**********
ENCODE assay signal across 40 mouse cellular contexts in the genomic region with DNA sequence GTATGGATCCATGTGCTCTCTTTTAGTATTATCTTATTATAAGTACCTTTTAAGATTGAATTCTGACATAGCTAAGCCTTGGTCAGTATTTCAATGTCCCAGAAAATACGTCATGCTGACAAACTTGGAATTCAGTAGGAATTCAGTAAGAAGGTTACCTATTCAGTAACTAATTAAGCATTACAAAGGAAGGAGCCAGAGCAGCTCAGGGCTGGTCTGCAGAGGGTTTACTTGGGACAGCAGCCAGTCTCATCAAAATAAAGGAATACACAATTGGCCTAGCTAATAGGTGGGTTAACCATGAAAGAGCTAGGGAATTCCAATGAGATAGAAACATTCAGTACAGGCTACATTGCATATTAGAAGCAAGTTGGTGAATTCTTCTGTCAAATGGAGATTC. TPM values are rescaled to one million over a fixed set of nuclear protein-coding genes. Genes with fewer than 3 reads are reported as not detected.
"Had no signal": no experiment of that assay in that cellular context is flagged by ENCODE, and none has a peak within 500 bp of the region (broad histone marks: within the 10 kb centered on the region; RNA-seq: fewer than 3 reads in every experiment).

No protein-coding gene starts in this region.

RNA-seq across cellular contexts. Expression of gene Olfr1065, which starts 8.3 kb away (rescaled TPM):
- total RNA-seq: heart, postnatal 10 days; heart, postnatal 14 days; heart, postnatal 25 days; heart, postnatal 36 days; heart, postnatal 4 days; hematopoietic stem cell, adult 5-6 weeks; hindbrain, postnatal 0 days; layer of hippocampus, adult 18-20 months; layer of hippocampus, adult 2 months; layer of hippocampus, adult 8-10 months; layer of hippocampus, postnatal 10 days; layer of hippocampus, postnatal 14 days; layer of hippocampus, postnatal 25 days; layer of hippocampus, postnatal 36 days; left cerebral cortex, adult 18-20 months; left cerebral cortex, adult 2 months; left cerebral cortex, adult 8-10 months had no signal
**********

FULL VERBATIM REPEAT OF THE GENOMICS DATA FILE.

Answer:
ENCODE assay signal across 40 mouse cellular contexts in the genomic region with DNA sequence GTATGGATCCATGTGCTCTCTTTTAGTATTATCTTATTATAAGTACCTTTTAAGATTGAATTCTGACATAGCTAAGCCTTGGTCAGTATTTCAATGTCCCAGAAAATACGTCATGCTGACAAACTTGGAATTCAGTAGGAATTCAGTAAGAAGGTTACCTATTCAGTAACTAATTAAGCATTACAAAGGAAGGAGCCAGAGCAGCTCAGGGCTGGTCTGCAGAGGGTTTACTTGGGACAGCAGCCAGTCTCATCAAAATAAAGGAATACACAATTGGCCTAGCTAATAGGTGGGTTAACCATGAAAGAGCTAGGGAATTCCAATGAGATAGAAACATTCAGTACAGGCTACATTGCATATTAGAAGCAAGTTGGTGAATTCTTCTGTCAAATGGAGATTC. TPM values are rescaled to one million over a fixed set of nuclear protein-coding genes. Genes with fewer than 3 reads are reported as not detected.
"Had no signal": no experiment of that assay in that cellular context is flagged by ENCODE, and none has a peak within 500 bp of the region (broad histone marks: within the 10 kb centered on the region; RNA-seq: fewer than 3 reads in every experiment).

No protein-coding gene starts in this region.

RNA-seq across cellular contexts. Expression of gene Olfr1065, which starts 8.3 kb away (rescaled TPM):
- total RNA-seq: heart, postnatal 10 days; heart, postnatal 14 days; heart, postnatal 25 days; heart, postnatal 36 days; heart, postnatal 4 days; hematopoietic stem cell, adult 5-6 weeks; hindbrain, postnatal 0 days; layer of hippocampus, adult 18-20 months; layer of hippocampus, adult 2 months; layer of hippocampus, adult 8-10 months; layer of hippocampus, postnatal 10 days; layer of hippocampus, postnatal 14 days; layer of hippocampus, postnatal 25 days; layer of hippocampus, postnatal 36 days; left cerebral cortex, adult 18-20 months; left cerebral cortex, adult 2 months; left cerebral cortex, adult 8-10 months had no signal